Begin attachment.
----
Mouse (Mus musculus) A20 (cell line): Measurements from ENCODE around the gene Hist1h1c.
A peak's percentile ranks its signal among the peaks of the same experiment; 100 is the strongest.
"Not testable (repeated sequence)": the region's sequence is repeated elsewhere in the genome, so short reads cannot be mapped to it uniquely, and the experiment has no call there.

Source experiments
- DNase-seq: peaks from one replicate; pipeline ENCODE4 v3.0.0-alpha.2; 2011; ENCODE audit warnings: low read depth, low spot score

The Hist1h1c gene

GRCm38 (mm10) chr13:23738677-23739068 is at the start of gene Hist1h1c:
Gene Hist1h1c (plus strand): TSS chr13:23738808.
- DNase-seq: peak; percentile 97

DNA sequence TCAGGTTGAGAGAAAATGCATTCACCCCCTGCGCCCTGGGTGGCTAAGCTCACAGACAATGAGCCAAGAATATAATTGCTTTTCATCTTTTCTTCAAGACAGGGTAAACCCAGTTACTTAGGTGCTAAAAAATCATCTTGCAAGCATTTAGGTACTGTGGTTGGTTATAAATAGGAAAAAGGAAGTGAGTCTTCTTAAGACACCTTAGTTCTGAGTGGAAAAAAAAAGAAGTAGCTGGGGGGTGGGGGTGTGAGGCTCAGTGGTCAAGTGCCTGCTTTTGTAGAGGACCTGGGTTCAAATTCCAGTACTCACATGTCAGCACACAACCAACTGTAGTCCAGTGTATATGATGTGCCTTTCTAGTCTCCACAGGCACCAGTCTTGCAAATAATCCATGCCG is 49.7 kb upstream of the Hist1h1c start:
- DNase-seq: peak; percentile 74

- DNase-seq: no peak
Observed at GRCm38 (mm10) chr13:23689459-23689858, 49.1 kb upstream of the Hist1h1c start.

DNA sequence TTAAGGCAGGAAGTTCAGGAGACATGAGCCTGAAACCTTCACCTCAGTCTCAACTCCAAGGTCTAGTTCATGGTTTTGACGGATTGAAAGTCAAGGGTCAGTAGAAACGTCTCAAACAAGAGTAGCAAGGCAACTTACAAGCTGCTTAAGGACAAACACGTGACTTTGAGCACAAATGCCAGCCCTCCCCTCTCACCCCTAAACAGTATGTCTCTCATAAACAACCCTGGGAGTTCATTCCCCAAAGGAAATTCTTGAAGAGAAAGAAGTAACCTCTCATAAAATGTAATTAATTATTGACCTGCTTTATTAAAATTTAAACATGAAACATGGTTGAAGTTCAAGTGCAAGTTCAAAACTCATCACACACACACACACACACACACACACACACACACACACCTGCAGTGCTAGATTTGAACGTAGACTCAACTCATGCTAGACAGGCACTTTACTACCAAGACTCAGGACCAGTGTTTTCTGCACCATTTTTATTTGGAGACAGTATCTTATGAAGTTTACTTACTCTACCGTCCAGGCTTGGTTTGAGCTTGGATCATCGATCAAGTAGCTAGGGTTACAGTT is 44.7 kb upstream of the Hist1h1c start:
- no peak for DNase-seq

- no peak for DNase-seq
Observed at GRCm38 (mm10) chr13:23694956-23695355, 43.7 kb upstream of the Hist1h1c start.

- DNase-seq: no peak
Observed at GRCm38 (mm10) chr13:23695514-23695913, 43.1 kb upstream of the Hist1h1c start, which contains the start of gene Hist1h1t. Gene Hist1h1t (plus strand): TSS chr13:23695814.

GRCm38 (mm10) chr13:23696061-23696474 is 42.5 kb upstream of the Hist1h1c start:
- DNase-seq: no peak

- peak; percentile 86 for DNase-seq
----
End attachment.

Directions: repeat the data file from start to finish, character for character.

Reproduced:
Mouse (Mus musculus) A20 (cell line): Measurements from ENCODE around the gene Hist1h1c.
A peak's percentile ranks its signal among the peaks of the same experiment; 100 is the strongest.
"Not testable (repeated sequence)": the region's sequence is repeated elsewhere in the genome, so short reads cannot be mapped to it uniquely, and the experiment has no call there.

Source experiments
- DNase-seq: peaks from one replicate; pipeline ENCODE4 v3.0.0-alpha.2; 2011; ENCODE audit warnings: low read depth, low spot score

The Hist1h1c gene

GRCm38 (mm10) chr13:23738677-23739068 is at the start of gene Hist1h1c:
Gene Hist1h1c (plus strand): TSS chr13:23738808.
- DNase-seq: peak; percentile 97

DNA sequence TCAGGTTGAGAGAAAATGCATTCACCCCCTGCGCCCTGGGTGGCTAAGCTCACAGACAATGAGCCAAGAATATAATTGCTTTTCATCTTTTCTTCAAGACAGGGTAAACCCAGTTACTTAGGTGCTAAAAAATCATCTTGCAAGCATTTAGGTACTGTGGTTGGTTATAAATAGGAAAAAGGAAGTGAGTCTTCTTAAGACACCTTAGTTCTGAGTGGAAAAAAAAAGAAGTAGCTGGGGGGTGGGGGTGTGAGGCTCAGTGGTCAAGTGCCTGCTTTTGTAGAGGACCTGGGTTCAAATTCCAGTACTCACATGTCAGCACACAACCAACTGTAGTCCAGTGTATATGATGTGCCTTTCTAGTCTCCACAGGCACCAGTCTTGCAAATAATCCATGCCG is 49.7 kb upstream of the Hist1h1c start:
- DNase-seq: peak; percentile 74

- DNase-seq: no peak
Observed at GRCm38 (mm10) chr13:23689459-23689858, 49.1 kb upstream of the Hist1h1c start.

DNA sequence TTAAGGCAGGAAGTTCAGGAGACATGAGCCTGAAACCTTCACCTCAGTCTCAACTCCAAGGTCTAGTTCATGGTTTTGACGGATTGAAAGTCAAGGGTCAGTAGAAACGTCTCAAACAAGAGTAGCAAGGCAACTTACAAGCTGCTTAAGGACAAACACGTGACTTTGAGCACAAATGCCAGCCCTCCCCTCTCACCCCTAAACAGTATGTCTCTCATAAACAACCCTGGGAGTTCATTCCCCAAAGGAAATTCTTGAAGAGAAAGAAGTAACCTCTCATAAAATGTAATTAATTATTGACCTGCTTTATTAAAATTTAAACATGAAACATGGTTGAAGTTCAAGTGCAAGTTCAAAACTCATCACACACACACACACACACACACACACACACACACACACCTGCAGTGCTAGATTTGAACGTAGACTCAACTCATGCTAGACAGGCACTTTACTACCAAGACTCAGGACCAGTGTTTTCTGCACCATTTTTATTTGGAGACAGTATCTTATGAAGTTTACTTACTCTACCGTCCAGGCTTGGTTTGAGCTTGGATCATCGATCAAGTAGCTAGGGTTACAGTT is 44.7 kb upstream of the Hist1h1c start:
- no peak for DNase-seq

- no peak for DNase-seq
Observed at GRCm38 (mm10) chr13:23694956-23695355, 43.7 kb upstream of the Hist1h1c start.

- DNase-seq: no peak
Observed at GRCm38 (mm10) chr13:23695514-23695913, 43.1 kb upstream of the Hist1h1c start, which contains the start of gene Hist1h1t. Gene Hist1h1t (plus strand): TSS chr13:23695814.

GRCm38 (mm10) chr13:23696061-23696474 is 42.5 kb upstream of the Hist1h1c start:
- DNase-seq: no peak

- peak; percentile 86 for DNase-seq